Your choices can wipe out entire settlements in Dying Light 2

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Dying Light 2 is a very ambitious sequel. Its map, Techland tells us, is four times as big as its predecessor’s and players will see about 50 per cent of the game’s content in a single playthrough. The reason for this is that players will regularly have to make big decisions about the way the game’s action unfolds – the consequences of those choices can be as far reaching as determining whether a character lives or dies, sometimes even determining whether you unlock an entire section of the map or not. Having seen about half an hour of the game in a presentation at E3, I’m very much intrigued.

In the hands-off demo, we are introduced to protagonist Aiden Caldwell and The City – a European metropolis and humanity’s last true bastion on earth. Fifteen years on from the events of Dying Light, the uninfected population has dwindled to almost nothing, while the infection has continued to spread and change across the globe. Now, The City is on the brink of collapse with drinking water about to run out. Local tavern owner Frank has taken it upon himself to set up a meeting between The City’s two main factions – the Peacekeepers and the Scavengers – and a mysterious figure called the Colonel. The Colonel leads a group called the renegades from a fortified water treatment plant with the means and resources to resupply the city. Perhaps unsurprisingly, the meeting went sour, with Frank getting shot by the renegades who then fled in a truck. This is where we saw our first big choice – stay with Frank and help him seek aid, or chase after the truck?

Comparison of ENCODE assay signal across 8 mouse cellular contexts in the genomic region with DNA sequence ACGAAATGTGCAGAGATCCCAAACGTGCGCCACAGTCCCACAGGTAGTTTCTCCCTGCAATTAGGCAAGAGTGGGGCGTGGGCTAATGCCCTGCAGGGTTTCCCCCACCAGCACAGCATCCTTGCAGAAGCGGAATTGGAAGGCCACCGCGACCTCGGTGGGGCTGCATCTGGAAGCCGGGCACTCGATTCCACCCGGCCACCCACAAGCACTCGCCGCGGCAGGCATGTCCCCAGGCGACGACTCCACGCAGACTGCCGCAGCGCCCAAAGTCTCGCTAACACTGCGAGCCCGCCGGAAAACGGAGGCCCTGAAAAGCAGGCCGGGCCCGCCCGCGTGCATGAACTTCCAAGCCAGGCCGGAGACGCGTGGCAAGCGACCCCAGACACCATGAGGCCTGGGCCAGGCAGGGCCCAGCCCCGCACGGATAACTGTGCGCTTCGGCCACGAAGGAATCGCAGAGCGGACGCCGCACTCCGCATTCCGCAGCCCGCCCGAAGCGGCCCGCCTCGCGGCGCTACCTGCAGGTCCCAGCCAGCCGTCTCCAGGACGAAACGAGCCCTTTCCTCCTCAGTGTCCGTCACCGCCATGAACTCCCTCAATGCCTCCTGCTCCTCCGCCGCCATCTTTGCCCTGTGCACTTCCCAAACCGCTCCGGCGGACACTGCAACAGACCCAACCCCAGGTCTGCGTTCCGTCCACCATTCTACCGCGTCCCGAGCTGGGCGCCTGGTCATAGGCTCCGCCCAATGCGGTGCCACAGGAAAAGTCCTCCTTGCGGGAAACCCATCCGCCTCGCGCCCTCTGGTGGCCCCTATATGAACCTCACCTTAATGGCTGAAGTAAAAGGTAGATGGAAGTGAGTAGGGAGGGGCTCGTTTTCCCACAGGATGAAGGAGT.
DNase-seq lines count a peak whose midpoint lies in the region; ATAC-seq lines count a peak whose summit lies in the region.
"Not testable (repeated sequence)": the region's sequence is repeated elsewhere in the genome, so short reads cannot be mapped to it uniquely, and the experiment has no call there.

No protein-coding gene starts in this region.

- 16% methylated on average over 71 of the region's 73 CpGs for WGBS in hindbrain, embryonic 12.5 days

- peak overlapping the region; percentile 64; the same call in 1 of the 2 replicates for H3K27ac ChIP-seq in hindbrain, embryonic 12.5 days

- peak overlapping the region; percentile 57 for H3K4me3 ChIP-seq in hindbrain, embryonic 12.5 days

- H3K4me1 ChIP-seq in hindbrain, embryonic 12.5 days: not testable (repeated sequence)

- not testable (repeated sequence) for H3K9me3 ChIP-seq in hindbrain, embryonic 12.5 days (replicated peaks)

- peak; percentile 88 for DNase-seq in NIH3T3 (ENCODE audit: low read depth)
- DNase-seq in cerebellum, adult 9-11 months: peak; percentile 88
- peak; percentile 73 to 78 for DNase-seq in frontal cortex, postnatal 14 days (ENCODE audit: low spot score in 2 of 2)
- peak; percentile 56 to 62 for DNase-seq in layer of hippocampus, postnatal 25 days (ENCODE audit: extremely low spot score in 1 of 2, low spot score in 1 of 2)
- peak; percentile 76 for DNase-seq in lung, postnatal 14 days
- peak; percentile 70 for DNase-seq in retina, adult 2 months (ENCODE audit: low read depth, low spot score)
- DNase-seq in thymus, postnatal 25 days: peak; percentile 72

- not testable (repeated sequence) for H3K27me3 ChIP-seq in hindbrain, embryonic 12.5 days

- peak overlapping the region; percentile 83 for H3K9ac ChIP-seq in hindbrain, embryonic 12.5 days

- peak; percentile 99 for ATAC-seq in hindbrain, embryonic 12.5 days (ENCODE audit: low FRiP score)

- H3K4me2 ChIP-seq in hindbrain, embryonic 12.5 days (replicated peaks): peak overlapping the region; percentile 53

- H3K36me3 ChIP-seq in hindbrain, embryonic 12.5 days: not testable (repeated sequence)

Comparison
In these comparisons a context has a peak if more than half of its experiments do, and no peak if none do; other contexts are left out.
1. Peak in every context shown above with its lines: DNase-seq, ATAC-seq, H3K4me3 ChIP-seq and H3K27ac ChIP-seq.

Given there’s not much parkour involved in treating a gunshot wound, Aiden gave chase, giving us a chance to see some of the new parkour mechanics – a more versatile grappling hook, dynamic platforming elements and some refined wall jumping in particular – and the decayed European architecture of the city district. Eventually we caught up with the truck and infiltrated the stronghold – a well organised base of operations with crops, community projects and a surprising number of children. Fighting our way to a confrontation with the Colonel, we faced another big choice. The Colonel claimed that the water reserves surrounding his stronghold were the only thing preventing his aggressors from invading the compound and killing everyone inside – he was sympathetic to the plight of those living without water and willing to help, but turning on the pumps was out of the question.

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